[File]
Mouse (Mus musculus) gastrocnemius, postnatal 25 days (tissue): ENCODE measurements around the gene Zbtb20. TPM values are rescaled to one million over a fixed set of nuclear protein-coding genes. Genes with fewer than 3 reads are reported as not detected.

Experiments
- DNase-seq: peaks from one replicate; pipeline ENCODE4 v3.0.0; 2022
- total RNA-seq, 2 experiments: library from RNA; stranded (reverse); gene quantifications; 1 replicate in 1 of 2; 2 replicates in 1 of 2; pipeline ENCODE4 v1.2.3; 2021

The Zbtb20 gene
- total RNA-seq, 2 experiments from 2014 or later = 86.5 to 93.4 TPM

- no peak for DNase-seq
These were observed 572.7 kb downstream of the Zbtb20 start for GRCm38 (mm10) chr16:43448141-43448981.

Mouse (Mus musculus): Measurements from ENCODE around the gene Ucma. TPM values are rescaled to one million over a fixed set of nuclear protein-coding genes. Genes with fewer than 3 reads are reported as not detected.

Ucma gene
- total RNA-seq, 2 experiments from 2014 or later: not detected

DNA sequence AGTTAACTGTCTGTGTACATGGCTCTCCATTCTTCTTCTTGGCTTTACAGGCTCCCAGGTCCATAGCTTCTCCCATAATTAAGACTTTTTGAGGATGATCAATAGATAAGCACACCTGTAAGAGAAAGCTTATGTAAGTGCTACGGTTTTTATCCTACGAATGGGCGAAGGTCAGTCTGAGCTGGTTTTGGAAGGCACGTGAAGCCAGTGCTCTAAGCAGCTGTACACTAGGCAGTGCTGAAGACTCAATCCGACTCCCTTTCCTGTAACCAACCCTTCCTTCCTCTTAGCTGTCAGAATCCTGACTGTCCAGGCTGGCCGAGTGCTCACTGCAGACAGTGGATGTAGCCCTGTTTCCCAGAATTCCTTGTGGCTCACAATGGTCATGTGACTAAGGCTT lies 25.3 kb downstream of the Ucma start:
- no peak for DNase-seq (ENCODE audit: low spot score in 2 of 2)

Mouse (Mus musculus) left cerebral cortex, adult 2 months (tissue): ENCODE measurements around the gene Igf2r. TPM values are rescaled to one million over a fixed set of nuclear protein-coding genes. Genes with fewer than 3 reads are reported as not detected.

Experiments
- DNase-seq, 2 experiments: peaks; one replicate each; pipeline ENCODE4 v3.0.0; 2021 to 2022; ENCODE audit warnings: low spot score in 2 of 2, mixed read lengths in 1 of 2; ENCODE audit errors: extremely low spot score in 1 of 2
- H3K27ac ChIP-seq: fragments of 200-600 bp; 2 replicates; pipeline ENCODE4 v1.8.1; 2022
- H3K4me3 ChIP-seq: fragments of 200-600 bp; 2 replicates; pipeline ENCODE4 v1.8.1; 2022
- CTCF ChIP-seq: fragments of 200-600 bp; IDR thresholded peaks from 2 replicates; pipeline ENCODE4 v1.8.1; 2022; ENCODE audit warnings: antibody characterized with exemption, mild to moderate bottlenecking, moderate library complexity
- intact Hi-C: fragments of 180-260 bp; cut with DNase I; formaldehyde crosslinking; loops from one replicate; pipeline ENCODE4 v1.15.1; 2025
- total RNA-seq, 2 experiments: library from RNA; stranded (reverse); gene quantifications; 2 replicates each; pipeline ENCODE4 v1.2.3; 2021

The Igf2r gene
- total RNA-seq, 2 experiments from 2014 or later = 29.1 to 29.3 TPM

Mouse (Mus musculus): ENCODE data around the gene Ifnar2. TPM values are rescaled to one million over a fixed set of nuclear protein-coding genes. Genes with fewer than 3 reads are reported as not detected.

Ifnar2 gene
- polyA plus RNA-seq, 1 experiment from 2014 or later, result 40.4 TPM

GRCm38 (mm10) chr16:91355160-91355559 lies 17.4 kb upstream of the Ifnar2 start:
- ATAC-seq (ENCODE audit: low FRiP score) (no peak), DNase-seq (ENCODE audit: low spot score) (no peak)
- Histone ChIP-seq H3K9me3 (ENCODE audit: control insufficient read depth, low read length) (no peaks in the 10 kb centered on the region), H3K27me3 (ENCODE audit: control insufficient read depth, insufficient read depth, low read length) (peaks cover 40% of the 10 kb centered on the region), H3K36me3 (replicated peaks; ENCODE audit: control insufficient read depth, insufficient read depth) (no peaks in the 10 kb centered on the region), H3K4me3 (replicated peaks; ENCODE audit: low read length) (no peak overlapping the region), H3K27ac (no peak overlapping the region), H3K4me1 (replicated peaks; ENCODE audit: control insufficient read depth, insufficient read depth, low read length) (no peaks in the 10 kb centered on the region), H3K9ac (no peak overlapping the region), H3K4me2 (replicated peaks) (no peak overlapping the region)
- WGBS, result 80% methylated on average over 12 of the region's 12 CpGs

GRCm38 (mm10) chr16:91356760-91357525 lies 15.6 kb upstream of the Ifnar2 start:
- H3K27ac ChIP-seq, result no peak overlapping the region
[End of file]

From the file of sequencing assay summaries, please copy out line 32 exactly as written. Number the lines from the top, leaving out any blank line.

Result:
- H3K27ac ChIP-seq, result no peak overlapping the region